Accidental lies I’ve told in interview or promotion conversations:
All of these statements were patently false.
(They’re also cringe-inducing, and exactly what my employers wanted to hear.)
I didn’t mean to lie when I said those things. The truth was: I had absolutely no idea what I really WAS passionate about, so I was throwing spaghetti against a wall and hoping something would stick.
…and I knew those particular spaghetti noodles would at least ensure I kept getting good reviews, a paycheck, and the outward appearance of a stable path – buying time while I floated around, lost and vaguely miserable on the inside.
I was in exactly the same boat as many of my clients, who say: “I CAN do just about anything. It’s overwhelming. What I actually WANT to do, though: no idea.”
Once in those jobs, I did well but was consistently exhausted, irritable, and itching for something more substantive. I normally love learning, so what really caught my attention was my intense disinterest in pursuing any extracurricular learning in the subject matter areas in which I was employed. I actively resented the notion that I should spend any more than 40 hours a week thinking about those topics.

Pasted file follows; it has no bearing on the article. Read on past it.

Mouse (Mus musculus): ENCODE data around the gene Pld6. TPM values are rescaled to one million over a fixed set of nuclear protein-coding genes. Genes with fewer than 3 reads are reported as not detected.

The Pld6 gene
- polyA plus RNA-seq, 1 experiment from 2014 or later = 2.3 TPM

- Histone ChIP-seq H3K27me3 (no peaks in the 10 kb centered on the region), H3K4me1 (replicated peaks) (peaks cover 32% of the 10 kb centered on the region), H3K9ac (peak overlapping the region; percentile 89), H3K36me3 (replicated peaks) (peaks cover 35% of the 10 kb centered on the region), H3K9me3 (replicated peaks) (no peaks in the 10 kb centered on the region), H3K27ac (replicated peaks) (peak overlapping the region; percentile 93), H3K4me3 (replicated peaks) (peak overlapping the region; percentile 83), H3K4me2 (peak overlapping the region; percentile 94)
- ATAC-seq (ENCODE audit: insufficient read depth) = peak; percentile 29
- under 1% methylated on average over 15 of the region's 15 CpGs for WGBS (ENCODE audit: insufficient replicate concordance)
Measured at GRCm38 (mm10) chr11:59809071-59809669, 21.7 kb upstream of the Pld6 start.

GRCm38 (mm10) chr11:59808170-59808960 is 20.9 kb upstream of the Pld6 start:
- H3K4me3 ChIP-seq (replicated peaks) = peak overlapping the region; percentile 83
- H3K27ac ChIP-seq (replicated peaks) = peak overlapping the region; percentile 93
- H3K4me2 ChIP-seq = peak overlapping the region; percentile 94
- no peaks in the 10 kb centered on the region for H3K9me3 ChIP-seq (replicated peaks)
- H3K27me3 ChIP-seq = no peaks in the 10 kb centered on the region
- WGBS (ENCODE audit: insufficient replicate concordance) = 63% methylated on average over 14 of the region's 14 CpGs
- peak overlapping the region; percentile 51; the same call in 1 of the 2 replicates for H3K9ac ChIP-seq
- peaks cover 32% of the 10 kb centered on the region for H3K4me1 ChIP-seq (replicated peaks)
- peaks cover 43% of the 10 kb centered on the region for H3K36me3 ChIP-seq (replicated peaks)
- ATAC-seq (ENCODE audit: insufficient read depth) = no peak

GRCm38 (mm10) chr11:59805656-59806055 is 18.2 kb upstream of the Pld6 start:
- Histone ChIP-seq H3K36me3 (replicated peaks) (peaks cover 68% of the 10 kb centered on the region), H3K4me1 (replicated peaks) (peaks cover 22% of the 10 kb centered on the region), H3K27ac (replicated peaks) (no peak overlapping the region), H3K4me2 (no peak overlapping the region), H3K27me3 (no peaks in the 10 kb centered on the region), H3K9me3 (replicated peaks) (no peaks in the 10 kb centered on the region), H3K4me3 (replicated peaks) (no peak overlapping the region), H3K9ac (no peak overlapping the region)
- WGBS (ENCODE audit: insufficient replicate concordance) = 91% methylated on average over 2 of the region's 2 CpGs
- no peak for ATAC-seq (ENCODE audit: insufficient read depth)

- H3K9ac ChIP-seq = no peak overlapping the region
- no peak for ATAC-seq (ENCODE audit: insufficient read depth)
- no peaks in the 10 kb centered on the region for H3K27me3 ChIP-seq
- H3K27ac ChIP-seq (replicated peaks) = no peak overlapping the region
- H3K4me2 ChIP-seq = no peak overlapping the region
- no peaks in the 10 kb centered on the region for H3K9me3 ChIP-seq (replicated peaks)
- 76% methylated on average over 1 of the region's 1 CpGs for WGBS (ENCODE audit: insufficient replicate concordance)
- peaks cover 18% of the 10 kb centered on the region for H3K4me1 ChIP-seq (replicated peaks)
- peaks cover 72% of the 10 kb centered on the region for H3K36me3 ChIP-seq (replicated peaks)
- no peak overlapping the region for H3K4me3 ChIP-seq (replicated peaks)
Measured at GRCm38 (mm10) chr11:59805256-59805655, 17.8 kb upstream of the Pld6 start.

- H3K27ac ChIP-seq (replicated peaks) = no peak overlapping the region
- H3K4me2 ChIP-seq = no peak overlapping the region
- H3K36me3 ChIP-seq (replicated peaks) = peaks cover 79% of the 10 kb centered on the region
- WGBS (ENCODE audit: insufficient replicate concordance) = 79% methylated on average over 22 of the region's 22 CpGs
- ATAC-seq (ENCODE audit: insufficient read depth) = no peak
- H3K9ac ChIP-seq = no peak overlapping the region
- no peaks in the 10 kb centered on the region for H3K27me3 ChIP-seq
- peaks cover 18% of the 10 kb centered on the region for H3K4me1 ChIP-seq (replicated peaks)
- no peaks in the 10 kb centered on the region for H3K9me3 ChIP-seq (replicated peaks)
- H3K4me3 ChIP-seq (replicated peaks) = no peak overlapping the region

Clearly my spaghetti-throwing approach of trial and error wasn’t getting me where I wanted to be – at least not on a time frame I found acceptable.
I finally realized I needed to start paying attention to what subjects and activities I naturally gravitated towards – and away from – instead.
Once I started paying attention, some patterns became abundantly clear:
As I retroactively graded the list of things I purported to be “passionate” about against this rubric of my natural interests and repulsions, I realized how wildly off target my previous job choices had been.
Once I had these insights, my career overhaul was dramatic. That’s not realistic or even desirable for a lot of people, and that’s ok.
But we do all need to at least know what we genuinely care about, in order to make more informed and aligned micro decisions.
We’re in option-overload territory. Every one of us needs a map, if we’re to avoid wrong turns.
So: if you have no idea what you’re into, and are just going along with what others want from you, start paying attention.
Notice where you find yourself spending your time and money for fun, and what you instinctively retract from. Get specific, then get more specific. Write down what you notice, and keep adding to it.
With some time and attention, this begins to form your map.